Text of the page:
But Mrs Dole's announcement, on a much-prized morning news show, made precisely one paragraph in the next day's Washington Post. It came well after a story about George W Bush, the leading candidate for the nomination, a man who is steamrolling the rest of the party on his apparently unstoppable path to victory next year. It was supposed to be a positive statement, but it ended up looking "as if she was saying, `I still have a pulse'," as one Republican analyst said.
One of Mrs Dole's campaign advisers did get coverage - lots of it - further back in the Post, in the Style section. Jeanne Kirkpatrick, the former Reagan official who wanted America to back Argentina in the Falklands War, was given a hefty piece in the gossip column. She had got into a shouting match with a police officer after someone reported that she had left her dog in the car in 100F heat.
It was not a great week for Mrs Dole, in short. When she announced her interest in the presidency, she got headlines around the world. The idea of a woman candidate sparked huge interest, raising the prospect that America might go down the same road as Britain, Israel, Pakistan and many others, and elect a woman leader.
But Mrs Dole looks as if she could be an early victim of the Austin Strangler, Mr Bush, the Governor of Texas. It was the news of his massive fund-raising prowess that swamped any mention of her in most of the media, as his staff confirmed that he had raised more than $36m (pounds 23m) in the first six months of the year. She has raised about a tenth of that. If money decides elections - and it does - then her prospects are not bright.
But the opinion polls, too, had a grim message for the Dole campaign. Mr Bush has been campaigning only since last month, and he has wiped the floor with Mrs Dole. She was a healthy second in early May. Now Mr Bush has nearly 60 per cent support, and climbing, among Republican voters. "His lead over his closest rival, Elizabeth Dole, has expanded from 32 points earlier this month, to an impressive 51 points today," said Gallup, which carried out the poll. Mrs Dole is now back with three others in a race for silver: Steve Forbes, Dan Quayle and Senator John McCain, all at around 8 per cent. Mr Bush, in every sense, seems to have the gold.
Mrs Dole is trying hard, perhaps too hard. When George W flew into Iowa for the first time last month, he talked in vague ways of "prosperity with a purpose", "compassionate conservatism", and so on. Mrs Dole made a much more precise, drilled performance the same morning - a 10-point plan, in fact. She was a little nervous, and prompted her supporters when they failed to clap at appropriate times. It was all a little too controlled.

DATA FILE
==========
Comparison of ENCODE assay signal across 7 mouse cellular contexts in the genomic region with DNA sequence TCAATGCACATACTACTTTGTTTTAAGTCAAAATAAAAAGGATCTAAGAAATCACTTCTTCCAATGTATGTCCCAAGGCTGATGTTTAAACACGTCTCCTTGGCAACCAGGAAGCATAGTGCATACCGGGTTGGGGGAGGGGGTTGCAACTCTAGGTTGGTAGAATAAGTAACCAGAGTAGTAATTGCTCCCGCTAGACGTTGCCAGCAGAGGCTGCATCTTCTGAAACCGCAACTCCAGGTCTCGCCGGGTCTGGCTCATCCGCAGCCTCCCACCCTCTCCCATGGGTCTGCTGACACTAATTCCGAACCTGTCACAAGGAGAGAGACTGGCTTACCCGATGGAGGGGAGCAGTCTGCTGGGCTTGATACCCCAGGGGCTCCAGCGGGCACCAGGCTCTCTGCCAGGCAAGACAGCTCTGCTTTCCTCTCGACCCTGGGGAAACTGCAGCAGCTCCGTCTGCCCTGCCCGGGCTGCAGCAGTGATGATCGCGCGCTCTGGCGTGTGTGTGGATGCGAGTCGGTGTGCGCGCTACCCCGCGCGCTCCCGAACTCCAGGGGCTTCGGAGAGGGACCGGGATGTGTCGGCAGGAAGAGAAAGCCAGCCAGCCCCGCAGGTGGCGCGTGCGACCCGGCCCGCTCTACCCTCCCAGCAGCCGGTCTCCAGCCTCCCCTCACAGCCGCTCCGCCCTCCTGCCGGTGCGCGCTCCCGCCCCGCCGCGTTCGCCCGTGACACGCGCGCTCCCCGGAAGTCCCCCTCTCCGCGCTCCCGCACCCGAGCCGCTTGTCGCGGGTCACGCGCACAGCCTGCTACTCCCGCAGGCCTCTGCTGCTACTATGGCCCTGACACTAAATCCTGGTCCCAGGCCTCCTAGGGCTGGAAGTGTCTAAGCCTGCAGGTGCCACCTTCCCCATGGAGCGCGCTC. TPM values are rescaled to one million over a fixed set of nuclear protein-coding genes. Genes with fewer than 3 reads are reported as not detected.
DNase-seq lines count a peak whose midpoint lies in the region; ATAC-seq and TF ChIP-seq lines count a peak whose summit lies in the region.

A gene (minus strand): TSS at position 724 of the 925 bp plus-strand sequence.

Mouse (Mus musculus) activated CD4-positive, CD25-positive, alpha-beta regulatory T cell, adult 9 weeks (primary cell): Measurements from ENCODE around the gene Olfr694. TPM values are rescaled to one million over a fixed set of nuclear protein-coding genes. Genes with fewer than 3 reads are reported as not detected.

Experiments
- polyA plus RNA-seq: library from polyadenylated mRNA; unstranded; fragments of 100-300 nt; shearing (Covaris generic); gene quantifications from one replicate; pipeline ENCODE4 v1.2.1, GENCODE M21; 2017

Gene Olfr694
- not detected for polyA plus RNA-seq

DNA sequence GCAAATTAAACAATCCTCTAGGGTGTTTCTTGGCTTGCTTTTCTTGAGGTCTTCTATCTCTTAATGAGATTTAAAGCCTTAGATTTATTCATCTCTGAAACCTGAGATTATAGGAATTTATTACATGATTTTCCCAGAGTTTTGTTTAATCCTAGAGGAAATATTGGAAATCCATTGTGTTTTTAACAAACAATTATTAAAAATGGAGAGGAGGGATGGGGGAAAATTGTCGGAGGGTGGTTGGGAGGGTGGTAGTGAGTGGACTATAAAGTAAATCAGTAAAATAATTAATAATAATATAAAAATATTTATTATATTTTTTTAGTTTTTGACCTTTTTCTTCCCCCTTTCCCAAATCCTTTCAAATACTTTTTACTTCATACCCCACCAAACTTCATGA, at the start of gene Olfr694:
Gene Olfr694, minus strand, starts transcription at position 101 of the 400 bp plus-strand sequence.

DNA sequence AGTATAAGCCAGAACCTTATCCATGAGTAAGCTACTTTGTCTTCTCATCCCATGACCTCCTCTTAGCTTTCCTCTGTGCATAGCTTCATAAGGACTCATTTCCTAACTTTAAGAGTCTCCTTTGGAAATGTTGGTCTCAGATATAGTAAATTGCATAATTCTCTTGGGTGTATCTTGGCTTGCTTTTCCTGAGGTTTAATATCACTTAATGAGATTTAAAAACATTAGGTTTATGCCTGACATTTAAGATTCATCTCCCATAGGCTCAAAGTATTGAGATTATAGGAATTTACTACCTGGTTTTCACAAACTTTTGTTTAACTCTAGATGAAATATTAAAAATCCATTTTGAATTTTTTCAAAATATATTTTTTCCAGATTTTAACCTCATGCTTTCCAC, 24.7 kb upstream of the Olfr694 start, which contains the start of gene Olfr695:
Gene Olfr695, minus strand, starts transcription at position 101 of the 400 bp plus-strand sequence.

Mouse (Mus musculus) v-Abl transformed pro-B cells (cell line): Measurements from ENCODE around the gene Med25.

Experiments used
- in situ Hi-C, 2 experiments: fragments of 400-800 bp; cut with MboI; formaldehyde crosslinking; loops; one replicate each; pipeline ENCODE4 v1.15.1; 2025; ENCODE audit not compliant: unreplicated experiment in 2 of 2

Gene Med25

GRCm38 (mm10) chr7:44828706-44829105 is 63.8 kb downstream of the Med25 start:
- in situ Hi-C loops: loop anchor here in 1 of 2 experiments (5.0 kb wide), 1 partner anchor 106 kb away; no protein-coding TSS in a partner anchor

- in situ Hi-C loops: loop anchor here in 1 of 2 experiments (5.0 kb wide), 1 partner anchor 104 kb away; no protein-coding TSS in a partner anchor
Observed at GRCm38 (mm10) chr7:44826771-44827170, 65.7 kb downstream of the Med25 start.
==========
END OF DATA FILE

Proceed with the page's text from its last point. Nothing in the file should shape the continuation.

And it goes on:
Sixty per cent of Republicans believe that it would be better if there were one candidate out in front, removing any uncertainty, and that points, overwhelmingly, to Bush the Younger. But Iowa and New Hampshire, the first states to choose, do not necessarily see things that way: they prefer to think for themselves. "Are we witnessing the buying of the presidency? It sure looks that way," said the Manchester Union Leader in an editorial last week, reflecting the New Hampshire paper's harsh view of Mr Bush. He has a smaller lead in Iowa than nationally, with 40 per cent of Republican voters, according to a poll in the Des Moines Register. Mrs Dole is second again, and still well back, but just clear of the pack with 13 per cent. Breathing down her neck is Steve Forbes, with 10 per cent.
Mr Forbes is a billionaire, his fortune founded on his father's media empire. He will certainly still be there next year. Mr McCain is not targeting Iowa, and he won't do well. The other conservative candidates - Dan Quayle et al - may drop out by the end of the year as the money crunch hits them. So things are not quite as bleak as they look.
The conventional wisdom in the Republican Party is that there are three primaries: one to win the nomination, one to represent the conservative vote and one as the moderate back-up in case the Texas Tornado blows himself out. Mrs Dole is fighting for the last slot, and her main competition is Senator McCain. The latter has made good headway, getting headlines both for his stand on Kosovo and his calls for reforms to the system of campaign finance that has allowed Mr Bush to get so far ahead. Mrs Dole has had no shortage of policies - last week she called for filtering the internet to remove pornography - but they have not hit the headlines in quite the same way.
And it is here that her supporters can justifiably blame the media for a male bias. Mr McCain's ideas are much more in tune with the Washington news agenda, centred on hard, traditional issues, and he gets the plaudits. Mrs Dole's ideas are aimed very much at the suburban families who will be such a crucial part of the electorate next year - against pornography, drugs, even guns - and they resonate. Three quarters of her support comes from women.
But then maybe the old Texas political proverb is right: there ain't nothing in the middle of the road but white lines and dead armadillos.